Do Romney and Obama have signs of autism? Do Hitler, Mark Zuckerberg, Bill Gates and Jim Carrey have Aspergers? It's a rhetorical question. Recently the press has circulated many articles portraying famous figures as having autism spectrum disorder. There is a curious preoccupation in today’s world that is massaged by the media. It is obsesses about the tentacles of autism. Playing “pin the tail” in a rhythmic motion, the press encourages the dance. It is the autism spectrum disorder waltz.
A New York Magazine cover article written by Benjamin Wallace, sports a seductive title: ARE YOU ON IT? If So, You’re In Good Company. From Asperger’s To Asperger’s. How The Spectrum Became Quite So All-Inclusive. The tenor of this article lays a difficult path for people living with autism. If it insinuates that so many talented and brilliant people are on the spectrum, then why is there a need for funding. If it implies that dangerous annihilators of mass destruction are on the spectrum, it incites fear. If it indicates that a president is a loner and is not interested in the thoughts of others, does it make him inflexible?
What Mr. Wallace does, is shower a plethora of notables with anecdotal diagnoses of Aspergers. How glorious it is to find humor in Mitt Romney, who seems "socially inept" on a good day; or to find justification for Barack Obama’s "narcissism". The author cites insinuations to their being "on the spectrum." Like fairy dust, he sprinkles references to autism on the infamous to the famous. Adolf Hitler and Jim Carrey are endowed with this formidable shingle. Moreover, Mark Zuckerberg and Bill Gates get to play in the game. It's like a name game: “Tag! You’re it, you're computer geeks, you probably have autism".
Sadly, it is the individual that carries written documentation and diagnosis with this disability that will forever be singed by the implications. Aspergers and autism are accompanied with their own special pressures and devastation. It is counter productive sabotage to make such references.
Adjectives are meant to describe and qualify the definition of a word. School children are taught about “painting words” which give meaning to a person, place, or thing. An adjective is a concrete reference. When a child with autism is mainstreamed into a middle school class that is learning about Hitler; how can this reference be helpful?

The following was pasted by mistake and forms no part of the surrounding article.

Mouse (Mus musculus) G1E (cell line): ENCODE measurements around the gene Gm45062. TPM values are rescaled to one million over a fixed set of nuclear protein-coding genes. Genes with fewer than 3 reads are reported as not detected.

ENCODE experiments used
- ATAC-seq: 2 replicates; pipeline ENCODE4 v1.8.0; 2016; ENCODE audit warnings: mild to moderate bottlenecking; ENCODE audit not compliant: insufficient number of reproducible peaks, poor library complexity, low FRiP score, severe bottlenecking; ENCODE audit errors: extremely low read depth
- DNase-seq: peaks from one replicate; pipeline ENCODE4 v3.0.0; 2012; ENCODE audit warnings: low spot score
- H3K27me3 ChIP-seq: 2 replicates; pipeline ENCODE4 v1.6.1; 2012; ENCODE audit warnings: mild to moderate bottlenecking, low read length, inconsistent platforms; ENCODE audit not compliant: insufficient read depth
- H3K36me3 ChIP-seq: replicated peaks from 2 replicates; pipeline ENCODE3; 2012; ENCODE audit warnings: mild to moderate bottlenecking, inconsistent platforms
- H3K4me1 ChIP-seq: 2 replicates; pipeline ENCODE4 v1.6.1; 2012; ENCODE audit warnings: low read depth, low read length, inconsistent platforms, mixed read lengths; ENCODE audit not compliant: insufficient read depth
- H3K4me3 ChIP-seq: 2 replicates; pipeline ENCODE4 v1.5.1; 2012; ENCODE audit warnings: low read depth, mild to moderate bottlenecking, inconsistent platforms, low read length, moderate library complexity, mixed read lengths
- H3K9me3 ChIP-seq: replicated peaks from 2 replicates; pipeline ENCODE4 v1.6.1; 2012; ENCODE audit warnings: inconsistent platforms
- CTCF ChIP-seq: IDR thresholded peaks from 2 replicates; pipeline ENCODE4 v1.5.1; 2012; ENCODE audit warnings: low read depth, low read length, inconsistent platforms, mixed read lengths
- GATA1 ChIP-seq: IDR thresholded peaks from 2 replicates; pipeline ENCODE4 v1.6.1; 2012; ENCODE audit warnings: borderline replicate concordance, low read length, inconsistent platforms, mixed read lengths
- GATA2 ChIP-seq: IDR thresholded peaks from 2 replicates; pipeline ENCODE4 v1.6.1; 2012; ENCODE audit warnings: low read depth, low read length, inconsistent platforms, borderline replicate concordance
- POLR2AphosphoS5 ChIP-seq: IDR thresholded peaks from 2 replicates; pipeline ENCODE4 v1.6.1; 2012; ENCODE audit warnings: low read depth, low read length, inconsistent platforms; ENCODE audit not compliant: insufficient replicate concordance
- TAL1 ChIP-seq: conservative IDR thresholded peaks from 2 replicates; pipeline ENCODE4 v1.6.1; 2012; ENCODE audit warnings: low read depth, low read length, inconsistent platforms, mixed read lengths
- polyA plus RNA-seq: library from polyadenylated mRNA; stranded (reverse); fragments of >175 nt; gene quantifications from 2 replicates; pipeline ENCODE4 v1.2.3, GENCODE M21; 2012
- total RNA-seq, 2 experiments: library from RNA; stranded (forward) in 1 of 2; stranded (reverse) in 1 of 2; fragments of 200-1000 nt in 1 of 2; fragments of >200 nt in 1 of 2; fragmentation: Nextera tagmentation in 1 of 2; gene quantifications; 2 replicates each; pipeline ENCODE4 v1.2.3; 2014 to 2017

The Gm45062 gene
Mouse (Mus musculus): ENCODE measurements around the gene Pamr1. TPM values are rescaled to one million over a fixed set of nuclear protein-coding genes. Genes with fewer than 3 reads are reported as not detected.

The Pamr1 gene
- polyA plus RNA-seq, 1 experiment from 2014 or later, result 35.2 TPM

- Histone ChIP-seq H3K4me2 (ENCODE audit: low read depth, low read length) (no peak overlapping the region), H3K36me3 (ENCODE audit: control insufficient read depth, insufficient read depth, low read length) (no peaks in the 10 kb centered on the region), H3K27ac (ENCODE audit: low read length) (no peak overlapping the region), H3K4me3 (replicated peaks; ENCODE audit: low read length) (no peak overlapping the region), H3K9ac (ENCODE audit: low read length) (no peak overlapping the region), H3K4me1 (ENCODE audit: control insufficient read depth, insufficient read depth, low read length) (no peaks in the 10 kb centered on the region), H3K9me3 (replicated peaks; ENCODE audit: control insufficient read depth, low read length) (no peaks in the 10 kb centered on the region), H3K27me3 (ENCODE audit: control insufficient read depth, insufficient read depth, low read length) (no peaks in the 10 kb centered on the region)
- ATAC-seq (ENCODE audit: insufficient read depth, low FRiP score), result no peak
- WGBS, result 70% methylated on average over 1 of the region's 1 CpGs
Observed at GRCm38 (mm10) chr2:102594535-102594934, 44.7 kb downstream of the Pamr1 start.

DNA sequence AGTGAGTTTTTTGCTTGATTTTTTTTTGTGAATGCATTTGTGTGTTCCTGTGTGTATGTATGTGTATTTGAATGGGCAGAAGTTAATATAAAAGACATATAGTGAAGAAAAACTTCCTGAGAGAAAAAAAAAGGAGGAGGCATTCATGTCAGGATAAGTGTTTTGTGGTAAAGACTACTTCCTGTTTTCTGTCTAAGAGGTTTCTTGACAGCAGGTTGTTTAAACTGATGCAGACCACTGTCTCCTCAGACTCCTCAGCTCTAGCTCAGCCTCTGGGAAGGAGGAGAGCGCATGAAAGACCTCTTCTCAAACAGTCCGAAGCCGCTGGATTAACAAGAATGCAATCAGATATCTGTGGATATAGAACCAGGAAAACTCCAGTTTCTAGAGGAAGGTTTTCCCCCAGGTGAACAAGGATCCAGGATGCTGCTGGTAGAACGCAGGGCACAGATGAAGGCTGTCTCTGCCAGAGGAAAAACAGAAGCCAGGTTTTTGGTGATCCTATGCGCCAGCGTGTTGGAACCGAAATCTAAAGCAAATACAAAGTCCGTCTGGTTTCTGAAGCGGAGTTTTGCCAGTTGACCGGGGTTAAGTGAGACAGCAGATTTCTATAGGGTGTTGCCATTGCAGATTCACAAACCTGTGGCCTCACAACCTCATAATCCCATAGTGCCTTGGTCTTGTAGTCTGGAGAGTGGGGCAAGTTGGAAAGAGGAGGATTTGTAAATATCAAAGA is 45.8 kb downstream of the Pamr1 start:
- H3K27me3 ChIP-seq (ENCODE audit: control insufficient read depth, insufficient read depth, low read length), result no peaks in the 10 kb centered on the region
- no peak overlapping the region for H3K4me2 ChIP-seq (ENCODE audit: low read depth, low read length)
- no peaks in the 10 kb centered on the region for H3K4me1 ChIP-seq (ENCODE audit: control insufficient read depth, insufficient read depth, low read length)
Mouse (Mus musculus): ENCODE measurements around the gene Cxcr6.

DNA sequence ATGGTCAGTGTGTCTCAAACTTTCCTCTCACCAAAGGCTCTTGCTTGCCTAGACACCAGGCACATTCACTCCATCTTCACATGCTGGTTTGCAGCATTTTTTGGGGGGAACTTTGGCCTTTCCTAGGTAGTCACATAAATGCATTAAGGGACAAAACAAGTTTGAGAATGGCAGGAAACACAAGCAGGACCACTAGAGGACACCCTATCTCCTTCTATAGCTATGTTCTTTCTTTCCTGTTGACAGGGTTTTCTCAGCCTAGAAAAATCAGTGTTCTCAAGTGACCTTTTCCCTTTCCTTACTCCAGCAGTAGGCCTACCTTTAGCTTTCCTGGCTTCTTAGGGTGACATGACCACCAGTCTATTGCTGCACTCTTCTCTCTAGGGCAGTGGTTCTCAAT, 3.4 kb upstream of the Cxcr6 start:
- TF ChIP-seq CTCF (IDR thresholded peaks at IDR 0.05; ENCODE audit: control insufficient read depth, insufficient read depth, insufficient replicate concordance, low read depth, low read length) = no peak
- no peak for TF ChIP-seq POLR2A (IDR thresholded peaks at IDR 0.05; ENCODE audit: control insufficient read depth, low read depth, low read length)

So now, via the information in Mr. Wallace’s article, Aspergers is found in various talents as well as the stirrings of one of the most insane killers of our times. But quirky as Hitler may have been, so are Romney and Obama; just give them a label. As a society, we sink into an abyss if we perpetrate this thinking.
Joe Scarborough sabotaged autism, when he decided to log in on the Colorado shootings in a movie theater. He gave damaging opinion relating the killer to a diagnosis of Aspergers: "Most of it has to do with mental health. You have these people that are somewhere, I believe, probably on the autism scale," said Scarborough, whose own son has Asperger's syndrome. "I don't know if that's the case here, but it happens more often than not. People that can walk around in society, they can function on college campuses, they can even excel on college campuses, but are socially disconnected.”
While Mr. Wallace traces the history of autism, stating that “autism emerged from a catchall called “childhood schizophrenia”, and Aspergers, in turn, was carved out of autism”; the mere crux of this article brings public sentiment back to the dark ages.
Dave Cullen, author of Columbine best states in a NY Times article how perspective is sculpted by misinformation. To be fair, Benjamin Wallace’s article adds snippets of valuable quotes from professionals in the field; however the overwhelming message delivered by his words is one of assigning labels that cast a dispersion on autism. He infers that this autism/Aspergers thing is one of unpredictability and enigma.
There is a small paragraph near the end of the article that quotes Dr. Catherine Lord, director of the Center for Autism and the Developing Brain: “There are clearly people with ASD who marry, but they are not many. More and more people with ASD have jobs, but the majority are underemployed, or have jobs that don’t use their capabilities as much as possible. So these references to Einstein and Jefferson are not helpful”. Her words sting, due to their painful truth.
And so for the thousands of unemployed, homeless, frightened,anxiety ridden individuals living with autism, reader beware. There is no quick fix. People with autism and Aspergers may have special talents, savant memories, and extraordinary high IQ scores. Nevertheless, they can be stuck and need the society's support, not a circus curiosity.